Are you having sex?

+++

How I Can Help

I am a relationship coach and a dating coach. I coach women in 1 x 1 zoom or facetime calls. I work in monthly blocks (4 sessions). We establish a relationship. I become your wingman in navigating and sorting through the bullshit of dating and relationships. If you are here, you’ve probably already read some of my opinions. If we’re a fit, we will both know on our first call. For SEPT-OCT I’m offering a 1 HR introductory call rather than my usual 30-minutes.

I am also launching two coaching groups about dating and relationships in the coming weeks. One for women and one for women, facilitated with a dear friend and wellness/aging coach. Both groups will be limited to 8 participants. So join the FB groups and watch for the opening announcements. THANK YOU.

Namasté,

John McElhenney – life coach austin texas
Facebook  | Instagram | Pinterest |  @wholeparent

Note: This was the turning point for me… I was writing this as an email to my wife, trying to understand what was happening between us. My thought was I was working to expose myself, and illuminate the gap so that we could work on it. What ended up happening, I began to express my dissatisfaction in the marriage. And while she was the one who asked for the divorce, I was demanding a change in the status quo. Somehow I had NOT made my satisfaction a priority. But with the release of this email, I was declaring that I would NOT. SHUT. UP. About what was hurting me.

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image: a perfect vacuum, jeremy geddis, creative commons usage


The Nap Was a Source of Great Conflict In My Marriage. Why?

Yes, Virginia, there are always going to be more chores to do.
More things that need fixin.
More honey-dos than any man could ever do.

There needs to be a release point in any relationship or marriage, a moment when you can relax and let go of the shoulds coulds and wouldn’t it be nices. However, that ability became rarer and rarer in my ex-wife. I’m not sure if she’s ever satisfied that enough clothes are washed, that enough money is in the back, or that there isn’t some other pile of stuff that needed going through and decluttering.

Perhaps it was a defense mechanism that she used as she began to pull away from me. But she generally seemed unhappy, most of the time. It wasn’t me. I was pretty sure of that. In any relationship, you can have complaints, mistakes, anger, and frustration, but her CONSTANT GRUMPINESS probably had more to do with her internal workings than whether I cleaned the litter box before I went to bed.

I can recall a number of conversations that sounded like this.

“If you’ll do the dishes, I’ll put the kids in bed and we can meet in our room in fifteen minutes.”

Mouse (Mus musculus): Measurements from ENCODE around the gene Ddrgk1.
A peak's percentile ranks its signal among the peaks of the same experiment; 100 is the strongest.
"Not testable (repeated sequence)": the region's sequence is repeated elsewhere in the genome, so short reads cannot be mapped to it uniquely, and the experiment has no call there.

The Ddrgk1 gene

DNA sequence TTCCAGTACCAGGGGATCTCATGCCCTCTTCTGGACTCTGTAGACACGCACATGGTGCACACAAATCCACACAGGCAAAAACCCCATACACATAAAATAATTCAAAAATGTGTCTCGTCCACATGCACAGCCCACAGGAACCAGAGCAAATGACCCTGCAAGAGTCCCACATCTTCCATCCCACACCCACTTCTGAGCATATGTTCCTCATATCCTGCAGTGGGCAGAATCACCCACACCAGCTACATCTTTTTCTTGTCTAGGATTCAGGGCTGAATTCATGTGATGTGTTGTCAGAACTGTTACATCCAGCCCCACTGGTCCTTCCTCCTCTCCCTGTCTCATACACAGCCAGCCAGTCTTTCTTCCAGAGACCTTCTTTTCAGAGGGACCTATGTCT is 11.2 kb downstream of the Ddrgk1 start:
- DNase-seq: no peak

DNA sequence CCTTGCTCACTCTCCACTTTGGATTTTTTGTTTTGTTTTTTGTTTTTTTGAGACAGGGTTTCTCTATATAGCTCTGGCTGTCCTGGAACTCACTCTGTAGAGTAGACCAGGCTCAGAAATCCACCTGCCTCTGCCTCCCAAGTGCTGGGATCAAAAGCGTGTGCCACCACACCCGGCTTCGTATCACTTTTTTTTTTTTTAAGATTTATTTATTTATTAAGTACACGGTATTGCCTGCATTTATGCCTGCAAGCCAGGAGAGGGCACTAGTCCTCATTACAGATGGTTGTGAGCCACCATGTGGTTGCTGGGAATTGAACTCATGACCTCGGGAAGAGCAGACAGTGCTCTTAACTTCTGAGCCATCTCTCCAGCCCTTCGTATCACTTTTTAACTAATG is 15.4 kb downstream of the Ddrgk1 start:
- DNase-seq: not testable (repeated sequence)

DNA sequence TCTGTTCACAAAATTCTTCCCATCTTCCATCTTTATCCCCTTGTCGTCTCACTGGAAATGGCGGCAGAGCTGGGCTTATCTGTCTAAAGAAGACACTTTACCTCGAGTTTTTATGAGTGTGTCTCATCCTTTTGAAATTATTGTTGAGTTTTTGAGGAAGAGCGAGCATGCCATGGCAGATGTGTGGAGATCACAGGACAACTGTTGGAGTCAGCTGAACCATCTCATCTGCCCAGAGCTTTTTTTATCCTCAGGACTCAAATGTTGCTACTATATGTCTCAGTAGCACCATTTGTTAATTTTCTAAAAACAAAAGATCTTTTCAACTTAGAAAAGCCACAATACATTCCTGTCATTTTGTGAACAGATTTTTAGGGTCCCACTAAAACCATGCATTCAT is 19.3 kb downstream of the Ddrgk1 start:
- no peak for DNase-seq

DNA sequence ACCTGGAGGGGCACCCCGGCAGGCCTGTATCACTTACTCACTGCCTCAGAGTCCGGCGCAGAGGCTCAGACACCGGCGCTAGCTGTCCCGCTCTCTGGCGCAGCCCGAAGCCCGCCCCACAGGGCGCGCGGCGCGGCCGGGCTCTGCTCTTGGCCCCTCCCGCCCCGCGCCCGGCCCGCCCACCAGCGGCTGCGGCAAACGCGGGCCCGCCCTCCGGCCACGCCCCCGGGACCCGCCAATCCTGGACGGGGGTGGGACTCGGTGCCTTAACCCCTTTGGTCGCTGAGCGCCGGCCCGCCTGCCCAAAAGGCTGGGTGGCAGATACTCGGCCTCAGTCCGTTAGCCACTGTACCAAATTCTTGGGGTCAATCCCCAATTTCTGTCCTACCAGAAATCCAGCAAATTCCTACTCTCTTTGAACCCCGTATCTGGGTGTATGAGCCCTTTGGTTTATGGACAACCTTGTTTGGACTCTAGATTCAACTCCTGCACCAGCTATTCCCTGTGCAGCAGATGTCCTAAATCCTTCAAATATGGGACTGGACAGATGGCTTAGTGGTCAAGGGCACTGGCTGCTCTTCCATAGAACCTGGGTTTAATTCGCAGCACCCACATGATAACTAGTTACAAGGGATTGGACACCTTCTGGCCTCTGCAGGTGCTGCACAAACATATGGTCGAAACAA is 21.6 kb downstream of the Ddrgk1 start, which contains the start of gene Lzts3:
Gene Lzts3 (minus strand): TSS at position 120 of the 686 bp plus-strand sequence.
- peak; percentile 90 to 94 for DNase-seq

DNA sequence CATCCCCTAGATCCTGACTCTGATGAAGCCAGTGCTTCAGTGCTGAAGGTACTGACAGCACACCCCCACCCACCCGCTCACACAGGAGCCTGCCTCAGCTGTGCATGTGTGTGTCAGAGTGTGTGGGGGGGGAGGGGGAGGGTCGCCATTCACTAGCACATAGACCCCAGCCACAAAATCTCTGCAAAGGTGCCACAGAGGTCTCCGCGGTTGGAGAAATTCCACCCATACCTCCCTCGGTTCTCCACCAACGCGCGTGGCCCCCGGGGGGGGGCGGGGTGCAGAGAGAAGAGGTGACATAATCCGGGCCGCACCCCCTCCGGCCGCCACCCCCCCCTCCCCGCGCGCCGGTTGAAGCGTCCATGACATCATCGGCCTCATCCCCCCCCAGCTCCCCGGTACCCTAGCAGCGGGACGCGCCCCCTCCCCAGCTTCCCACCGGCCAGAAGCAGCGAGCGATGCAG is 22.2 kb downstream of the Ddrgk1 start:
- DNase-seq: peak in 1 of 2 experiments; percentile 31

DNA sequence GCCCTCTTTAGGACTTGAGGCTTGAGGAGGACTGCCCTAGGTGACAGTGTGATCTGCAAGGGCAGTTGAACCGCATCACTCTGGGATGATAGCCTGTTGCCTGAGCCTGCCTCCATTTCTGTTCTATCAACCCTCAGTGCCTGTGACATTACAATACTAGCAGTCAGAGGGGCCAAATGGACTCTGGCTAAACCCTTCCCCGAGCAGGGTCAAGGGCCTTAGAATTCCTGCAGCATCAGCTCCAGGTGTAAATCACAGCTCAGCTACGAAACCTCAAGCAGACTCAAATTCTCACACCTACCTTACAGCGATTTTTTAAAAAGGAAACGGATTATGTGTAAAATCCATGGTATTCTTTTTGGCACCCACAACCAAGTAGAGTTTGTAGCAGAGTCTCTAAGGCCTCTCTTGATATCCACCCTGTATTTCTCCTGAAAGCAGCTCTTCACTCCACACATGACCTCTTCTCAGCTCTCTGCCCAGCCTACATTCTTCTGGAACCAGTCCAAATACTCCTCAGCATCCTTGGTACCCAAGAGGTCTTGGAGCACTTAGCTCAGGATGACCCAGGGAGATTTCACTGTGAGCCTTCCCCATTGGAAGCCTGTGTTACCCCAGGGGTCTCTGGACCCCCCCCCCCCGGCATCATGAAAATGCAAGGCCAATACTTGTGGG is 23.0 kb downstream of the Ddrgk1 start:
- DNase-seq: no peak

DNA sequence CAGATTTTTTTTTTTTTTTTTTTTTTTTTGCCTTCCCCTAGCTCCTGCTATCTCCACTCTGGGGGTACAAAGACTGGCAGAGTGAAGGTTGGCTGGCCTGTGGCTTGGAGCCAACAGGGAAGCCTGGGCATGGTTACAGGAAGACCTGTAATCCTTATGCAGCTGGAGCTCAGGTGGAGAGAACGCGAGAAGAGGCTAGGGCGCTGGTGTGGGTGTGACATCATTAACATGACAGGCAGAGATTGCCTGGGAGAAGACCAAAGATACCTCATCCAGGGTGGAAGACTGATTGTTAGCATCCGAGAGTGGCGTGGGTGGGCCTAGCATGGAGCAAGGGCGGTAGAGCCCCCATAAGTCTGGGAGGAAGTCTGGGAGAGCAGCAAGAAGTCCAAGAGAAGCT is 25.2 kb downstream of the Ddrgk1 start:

Trying to make things even easier, I’d suggest, “How about I put the kids to bed, you go get ready for bed and I will do the dishes in the morning before you guys get up?

And it always struck a nerve. And in the last couple of years (amazing how long misery and complaint can go on) she woke up with an inflamed sense of “what are you doing now to disappoint me?” It seemed she was ALWAYS MAD about something.

She generally seemed unhappy, most of the time. It wasn’t me. I was pretty sure of that. Her constant grumpiness must have had more to do with her internal workings than whether I cleaned the litter box before I laid down on the bed in the middle of a Sunday afternoon.

I saw the world as pretty positive. And it was as if she was expressing the opposite viewpoint, just to counter my happiness. Of course, this is an oversimplification. But in the last weeks of my attempts to show her she was making a mistake, as I was still living in the house with her, I said, “Do you really think that I’m going to walk out that door and you are suddenly going to become a happy person?” It was a rhetorical question.

So how did our holidays and weekends become such divergent opportunities?

We would be coming up on Spring Break and she would ask, “So what are your goals for the weekend?” Fair question, if that’s really what she was asking.

“Um, I don’t know. Play some tennis, relax, maybe catch a nap or two.”

“Hmmm,” she’d say. Not in response, but in a sort of disapproval. So I would inevitably ask, “And you, sweet wife, what do you have in mind for this coming holiday?”

And out would come the projects, the plans, the ideas for WORK. Homework, yes, but not R&R. And somehow, my GOAL of a nap seemed to infuriate her.

Of course, at this point, she was still working part-time and managing the home front. [Nice job if you can afford to have someone do it.] And while I was commuting back and forth to a large technology company, she had very little sympathy for my weekend decompression requests.

Today, I think the shoe is on the other foot for the first time since before we were married.

She changed jobs recently to a “butts in seats, you earn 1.5 vacation days a month” kinda job. And while I’m sorry for my kids, I’m a bit self-satisfied that she’s dealing with the rigid authority and ownership of the corporate job that I’d been navigating our entire relationship.